Thomas Carlyle wrote that “A well-written life is almost as rare as a well-spent one.” There may be some debate as to whether Timothy Leary’s life was well-spent. However, his biography by John Higgs is one of the most well-written and compelling books you’ll ever come across. “I Have America Surrounded: The Life of Timothy Leary” is an alternative history of the turbulent times that made modern America. Though it’s nonfiction, it reads much like James Ellroy’s hardboiled fictionalizations of the duplicitous reality behind the 1960s and 1970s in the U.S. Once you read the book and read this interview with John Higgs, you’ll understand why he was so attracted to Leary, the scientist who saw LSD as the answer to many of society’s ills and who ended up being called the most dangerous man in America by the FBI. No, not for the drugs (though one can’t rule that out….) Rather because John, an experienced tv writer and producer, is a man who doesn’t accept the idea that things simply have to be the way they seem to others.
Do you live entirely off your writing? How many books did you write before you could make a living at it?
I don't see living entirely off writing as a realistic aspiration in the Twenty-First Century, if I'm honest. It is still possible, of course, but the publishing model is in such a state of flux that only a wild and reckless gambler would wed their future financial security to it. The most significant factor, in my view, is that the amount of writing available to the reader has increased exponentially, and a sizable percentage of that is free. That alone changes everything, and threatens the writer with smaller, more fragmented audiences at best, or obscurity at worst. However, the cultural gatekeepers are also becoming increasingly irrelevant and you no longer need permission to go out and find readers. I'm delighted by all this. I love eBook readers, Print on Demand, profit-share deals with publishers and all the rest. I can't imagine a more exciting time to be a writer.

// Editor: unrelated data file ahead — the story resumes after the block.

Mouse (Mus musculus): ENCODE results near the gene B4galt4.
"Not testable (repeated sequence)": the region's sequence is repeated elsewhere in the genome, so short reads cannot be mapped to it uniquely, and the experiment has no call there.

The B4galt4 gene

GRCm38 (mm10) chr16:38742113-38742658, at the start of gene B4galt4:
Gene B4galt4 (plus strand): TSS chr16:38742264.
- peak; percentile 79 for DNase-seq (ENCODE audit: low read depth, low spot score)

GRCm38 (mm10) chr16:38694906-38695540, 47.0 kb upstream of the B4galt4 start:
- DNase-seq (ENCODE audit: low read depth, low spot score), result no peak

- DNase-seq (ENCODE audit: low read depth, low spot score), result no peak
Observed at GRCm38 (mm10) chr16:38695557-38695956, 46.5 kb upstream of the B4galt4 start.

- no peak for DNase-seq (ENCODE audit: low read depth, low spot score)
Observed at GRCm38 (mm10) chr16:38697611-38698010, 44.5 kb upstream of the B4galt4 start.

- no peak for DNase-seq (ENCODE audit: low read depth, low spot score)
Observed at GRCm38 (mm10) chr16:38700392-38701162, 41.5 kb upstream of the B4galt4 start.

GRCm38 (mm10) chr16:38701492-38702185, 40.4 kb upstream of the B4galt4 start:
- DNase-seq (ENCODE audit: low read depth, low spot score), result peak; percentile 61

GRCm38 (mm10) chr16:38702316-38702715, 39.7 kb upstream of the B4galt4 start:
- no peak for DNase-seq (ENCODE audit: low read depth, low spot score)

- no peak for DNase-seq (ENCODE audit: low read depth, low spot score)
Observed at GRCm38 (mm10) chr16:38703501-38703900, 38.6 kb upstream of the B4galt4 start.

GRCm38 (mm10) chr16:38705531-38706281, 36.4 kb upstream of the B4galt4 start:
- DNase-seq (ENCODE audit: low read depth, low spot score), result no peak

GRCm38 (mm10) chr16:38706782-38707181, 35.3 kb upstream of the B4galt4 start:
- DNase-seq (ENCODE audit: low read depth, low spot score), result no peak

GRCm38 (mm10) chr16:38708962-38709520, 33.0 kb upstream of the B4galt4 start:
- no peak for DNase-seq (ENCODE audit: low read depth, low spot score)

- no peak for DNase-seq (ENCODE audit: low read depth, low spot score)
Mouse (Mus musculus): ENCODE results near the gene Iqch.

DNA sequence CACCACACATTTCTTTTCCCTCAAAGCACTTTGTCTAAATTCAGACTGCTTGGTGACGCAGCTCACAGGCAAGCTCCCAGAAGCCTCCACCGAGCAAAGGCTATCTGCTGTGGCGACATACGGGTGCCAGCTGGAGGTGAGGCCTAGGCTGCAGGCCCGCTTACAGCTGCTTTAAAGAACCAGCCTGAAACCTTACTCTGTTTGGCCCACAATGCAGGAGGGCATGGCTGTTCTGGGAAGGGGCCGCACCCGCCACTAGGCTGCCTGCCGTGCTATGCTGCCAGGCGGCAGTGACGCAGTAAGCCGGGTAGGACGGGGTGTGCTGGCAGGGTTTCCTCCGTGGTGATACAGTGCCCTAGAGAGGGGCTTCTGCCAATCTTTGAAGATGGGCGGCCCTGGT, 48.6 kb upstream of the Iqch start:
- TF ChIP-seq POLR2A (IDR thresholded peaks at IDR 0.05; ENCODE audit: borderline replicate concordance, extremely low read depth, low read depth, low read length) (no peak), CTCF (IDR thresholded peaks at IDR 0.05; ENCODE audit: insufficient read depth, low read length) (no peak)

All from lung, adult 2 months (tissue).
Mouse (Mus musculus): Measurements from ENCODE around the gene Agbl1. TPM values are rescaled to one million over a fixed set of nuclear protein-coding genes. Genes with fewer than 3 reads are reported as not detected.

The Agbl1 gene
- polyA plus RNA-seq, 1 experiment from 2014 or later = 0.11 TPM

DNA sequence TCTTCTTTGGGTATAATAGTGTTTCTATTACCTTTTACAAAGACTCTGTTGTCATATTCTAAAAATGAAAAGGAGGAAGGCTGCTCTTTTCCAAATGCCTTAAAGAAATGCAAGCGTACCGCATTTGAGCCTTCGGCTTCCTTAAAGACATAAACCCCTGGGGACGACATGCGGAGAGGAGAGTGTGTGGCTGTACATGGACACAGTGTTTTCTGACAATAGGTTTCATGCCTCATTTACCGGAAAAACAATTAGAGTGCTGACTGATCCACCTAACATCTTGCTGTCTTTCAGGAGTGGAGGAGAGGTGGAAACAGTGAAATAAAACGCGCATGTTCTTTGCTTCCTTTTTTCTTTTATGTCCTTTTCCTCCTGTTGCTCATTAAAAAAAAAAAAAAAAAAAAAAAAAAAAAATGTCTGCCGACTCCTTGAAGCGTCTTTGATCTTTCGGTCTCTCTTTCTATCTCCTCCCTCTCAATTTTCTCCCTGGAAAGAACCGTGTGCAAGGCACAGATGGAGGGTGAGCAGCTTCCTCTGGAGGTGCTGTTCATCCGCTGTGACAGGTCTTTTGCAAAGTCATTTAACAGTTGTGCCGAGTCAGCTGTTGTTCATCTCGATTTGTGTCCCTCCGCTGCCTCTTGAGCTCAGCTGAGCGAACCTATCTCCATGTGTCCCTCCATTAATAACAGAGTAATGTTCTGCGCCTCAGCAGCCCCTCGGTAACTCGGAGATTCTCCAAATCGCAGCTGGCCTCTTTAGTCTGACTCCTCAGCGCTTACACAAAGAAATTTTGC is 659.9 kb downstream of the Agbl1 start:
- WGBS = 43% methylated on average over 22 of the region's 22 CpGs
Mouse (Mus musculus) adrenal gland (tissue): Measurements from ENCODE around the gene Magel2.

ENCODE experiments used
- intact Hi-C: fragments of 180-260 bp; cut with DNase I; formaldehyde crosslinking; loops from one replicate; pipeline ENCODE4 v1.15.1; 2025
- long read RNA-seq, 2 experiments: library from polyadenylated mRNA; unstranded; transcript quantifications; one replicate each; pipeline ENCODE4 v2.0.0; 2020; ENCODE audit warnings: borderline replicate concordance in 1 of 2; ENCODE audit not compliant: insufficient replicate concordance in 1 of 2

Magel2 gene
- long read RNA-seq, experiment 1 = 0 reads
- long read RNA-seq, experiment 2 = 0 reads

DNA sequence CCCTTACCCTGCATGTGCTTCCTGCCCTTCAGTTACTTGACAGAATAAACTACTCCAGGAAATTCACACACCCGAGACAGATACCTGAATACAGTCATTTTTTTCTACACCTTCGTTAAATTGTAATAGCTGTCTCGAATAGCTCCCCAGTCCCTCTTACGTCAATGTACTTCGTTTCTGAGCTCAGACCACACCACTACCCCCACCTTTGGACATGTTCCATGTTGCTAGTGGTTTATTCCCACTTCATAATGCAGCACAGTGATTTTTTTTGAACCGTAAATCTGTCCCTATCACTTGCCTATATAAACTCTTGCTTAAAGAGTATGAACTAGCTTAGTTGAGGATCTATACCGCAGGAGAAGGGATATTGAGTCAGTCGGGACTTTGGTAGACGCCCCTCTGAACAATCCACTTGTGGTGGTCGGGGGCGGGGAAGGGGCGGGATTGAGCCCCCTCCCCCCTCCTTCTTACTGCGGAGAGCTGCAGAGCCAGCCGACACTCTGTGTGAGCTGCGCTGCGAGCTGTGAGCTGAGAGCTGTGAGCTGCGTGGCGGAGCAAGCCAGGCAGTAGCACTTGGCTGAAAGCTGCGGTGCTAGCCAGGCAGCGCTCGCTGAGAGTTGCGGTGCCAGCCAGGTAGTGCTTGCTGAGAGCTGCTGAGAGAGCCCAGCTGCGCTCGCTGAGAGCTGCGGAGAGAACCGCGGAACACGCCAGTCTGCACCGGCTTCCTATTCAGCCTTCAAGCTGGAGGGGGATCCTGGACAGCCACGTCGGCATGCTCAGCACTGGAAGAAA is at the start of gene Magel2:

It's not the best time to be in the publishing industry, of course, as it undergoes a slow-motion nervous breakdown. The industry operates at such a 19th Century pace that if you killed it, it wouldn’t notice for eighteen months and then it would take another year to actually get round to dying. But even so, everyone can see that major, unstoppable structural change is happening. I have a hunch that in a few years time the writer-agent-publisher relationship will be start to be replaced by a writer-manager model, with publishing, promotion and distribution farmed out on a project-by-project basis while the manager concentrates on building a long-term readership for the author.
I'm not sure that everybody is prepared to be realistic about the changes that are happening. The idea of ‘writing books’ as a profession rather than a vocation, interest or even hobby is a very romantic one and people cling to it. Writers get very angry at the idea that no-one wants them to write enough to actually give them money to do it. Painters and, to some extent, musicians and actors are generally more realistic about this than writers, and also more realistic about why they do what they do. There's no reason why writers should be above working for a living - the likes of Philip Larkin or T.S. Elliot were prepared to do so. I think a big part of this is because the idea of using writing as an excuse to lock yourself away and withdraw from the world can be very seductive.
Of course, I like money. I like people giving me money, and I especially like getting money for something that I have written. But I think the writer/reader relationship is much healthier now, now that the playing field has been leveled, and if that means authors need to hold down a day job then that's a fair price to pay.
What's a typical working day?